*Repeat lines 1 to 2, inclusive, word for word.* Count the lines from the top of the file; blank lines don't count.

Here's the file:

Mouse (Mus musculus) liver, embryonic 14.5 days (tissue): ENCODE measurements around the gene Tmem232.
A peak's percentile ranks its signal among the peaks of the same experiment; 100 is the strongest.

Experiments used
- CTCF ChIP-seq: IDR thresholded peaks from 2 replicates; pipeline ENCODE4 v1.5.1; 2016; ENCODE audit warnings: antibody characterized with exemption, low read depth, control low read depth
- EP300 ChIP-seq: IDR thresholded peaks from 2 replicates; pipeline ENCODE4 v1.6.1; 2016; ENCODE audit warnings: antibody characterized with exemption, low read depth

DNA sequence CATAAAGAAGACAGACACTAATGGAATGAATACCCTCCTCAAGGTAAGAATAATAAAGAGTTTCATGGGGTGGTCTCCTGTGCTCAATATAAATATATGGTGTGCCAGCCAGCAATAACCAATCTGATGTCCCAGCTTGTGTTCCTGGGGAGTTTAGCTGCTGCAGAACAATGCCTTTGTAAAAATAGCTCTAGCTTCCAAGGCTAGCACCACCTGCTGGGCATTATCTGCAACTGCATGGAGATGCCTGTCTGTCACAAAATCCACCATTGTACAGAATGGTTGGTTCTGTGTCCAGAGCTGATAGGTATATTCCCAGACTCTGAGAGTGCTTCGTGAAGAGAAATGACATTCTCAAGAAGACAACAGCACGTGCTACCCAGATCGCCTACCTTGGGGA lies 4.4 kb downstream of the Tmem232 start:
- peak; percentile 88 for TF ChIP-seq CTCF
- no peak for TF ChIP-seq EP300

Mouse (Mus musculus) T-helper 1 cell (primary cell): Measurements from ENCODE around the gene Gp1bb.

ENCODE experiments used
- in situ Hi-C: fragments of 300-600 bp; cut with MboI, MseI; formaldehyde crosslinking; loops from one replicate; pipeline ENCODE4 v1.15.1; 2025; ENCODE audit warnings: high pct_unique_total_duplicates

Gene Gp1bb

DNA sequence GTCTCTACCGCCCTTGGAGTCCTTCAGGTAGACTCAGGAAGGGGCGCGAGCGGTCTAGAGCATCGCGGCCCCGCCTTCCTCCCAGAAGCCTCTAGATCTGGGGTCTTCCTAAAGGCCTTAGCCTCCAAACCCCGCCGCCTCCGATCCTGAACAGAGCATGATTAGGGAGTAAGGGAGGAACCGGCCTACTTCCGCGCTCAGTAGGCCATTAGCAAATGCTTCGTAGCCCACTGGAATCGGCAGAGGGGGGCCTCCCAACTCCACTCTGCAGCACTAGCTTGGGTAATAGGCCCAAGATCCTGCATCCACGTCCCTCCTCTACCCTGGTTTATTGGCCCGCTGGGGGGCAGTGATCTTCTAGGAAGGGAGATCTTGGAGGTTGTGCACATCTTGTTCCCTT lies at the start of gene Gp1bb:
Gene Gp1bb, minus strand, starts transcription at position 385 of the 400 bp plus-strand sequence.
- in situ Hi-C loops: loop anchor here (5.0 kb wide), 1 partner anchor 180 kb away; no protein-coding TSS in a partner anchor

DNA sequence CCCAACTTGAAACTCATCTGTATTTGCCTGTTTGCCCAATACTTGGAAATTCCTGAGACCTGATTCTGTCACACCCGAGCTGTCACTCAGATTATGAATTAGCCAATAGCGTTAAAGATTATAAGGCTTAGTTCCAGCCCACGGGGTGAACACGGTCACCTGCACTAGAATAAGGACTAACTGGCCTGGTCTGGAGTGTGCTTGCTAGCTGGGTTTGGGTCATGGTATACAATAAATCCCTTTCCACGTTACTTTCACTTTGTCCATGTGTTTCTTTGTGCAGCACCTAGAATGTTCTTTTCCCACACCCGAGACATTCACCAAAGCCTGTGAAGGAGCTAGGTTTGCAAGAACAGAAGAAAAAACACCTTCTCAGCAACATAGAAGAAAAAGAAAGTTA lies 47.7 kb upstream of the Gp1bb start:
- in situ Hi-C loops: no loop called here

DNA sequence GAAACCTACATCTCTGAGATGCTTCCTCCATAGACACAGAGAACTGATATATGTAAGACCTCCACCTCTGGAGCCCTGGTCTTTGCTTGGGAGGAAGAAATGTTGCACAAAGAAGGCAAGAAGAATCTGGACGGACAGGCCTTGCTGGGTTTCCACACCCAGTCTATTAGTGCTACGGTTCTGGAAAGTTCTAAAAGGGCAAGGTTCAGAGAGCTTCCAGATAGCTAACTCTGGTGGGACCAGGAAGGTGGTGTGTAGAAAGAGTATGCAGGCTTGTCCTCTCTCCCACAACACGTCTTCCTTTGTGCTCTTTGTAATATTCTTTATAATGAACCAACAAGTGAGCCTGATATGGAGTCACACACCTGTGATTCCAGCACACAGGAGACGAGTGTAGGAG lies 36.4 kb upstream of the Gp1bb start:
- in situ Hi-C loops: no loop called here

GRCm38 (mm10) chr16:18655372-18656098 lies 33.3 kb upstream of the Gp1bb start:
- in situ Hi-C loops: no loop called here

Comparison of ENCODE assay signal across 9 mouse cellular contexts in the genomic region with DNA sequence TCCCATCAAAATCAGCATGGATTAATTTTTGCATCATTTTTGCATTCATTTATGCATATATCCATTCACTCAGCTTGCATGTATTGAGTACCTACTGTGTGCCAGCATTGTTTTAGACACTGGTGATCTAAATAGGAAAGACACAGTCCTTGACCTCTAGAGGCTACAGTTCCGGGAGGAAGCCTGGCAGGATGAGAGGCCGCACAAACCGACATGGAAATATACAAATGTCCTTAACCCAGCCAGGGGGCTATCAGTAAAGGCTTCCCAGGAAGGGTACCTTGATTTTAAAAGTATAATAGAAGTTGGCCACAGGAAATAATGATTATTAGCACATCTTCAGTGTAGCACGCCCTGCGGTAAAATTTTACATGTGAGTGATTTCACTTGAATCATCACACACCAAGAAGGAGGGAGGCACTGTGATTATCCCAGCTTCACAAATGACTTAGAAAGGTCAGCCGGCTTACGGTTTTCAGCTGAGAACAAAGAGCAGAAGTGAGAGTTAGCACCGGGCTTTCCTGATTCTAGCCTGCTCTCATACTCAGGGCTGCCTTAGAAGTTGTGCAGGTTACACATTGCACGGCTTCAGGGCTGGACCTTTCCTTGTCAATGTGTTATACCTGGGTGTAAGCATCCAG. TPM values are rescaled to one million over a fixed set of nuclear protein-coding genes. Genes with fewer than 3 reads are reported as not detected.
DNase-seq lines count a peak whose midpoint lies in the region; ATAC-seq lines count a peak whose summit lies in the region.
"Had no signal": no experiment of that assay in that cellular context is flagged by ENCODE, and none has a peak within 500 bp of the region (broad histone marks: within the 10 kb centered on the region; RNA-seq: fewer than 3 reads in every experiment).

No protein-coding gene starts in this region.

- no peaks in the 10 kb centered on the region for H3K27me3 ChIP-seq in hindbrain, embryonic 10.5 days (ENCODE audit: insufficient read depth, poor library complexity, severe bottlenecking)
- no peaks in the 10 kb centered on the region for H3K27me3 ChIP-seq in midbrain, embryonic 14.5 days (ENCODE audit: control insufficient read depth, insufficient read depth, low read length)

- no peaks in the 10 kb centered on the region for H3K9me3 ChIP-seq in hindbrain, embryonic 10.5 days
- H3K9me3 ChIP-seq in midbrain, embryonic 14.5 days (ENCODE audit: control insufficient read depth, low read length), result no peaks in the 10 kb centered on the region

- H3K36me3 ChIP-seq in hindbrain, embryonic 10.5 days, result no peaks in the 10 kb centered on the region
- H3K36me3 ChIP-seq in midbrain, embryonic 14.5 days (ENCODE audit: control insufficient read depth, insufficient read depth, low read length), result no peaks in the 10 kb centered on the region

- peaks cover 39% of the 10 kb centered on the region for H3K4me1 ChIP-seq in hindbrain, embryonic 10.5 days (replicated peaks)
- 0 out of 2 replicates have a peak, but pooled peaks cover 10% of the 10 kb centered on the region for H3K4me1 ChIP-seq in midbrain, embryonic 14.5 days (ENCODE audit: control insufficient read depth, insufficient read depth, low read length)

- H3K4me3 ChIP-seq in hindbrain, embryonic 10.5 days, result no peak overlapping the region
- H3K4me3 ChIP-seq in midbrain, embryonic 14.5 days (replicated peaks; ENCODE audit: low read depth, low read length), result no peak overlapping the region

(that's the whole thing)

Mouse (Mus musculus) liver, embryonic 14.5 days (tissue): ENCODE measurements around the gene Tmem232.
A peak's percentile ranks its signal among the peaks of the same experiment; 100 is the strongest.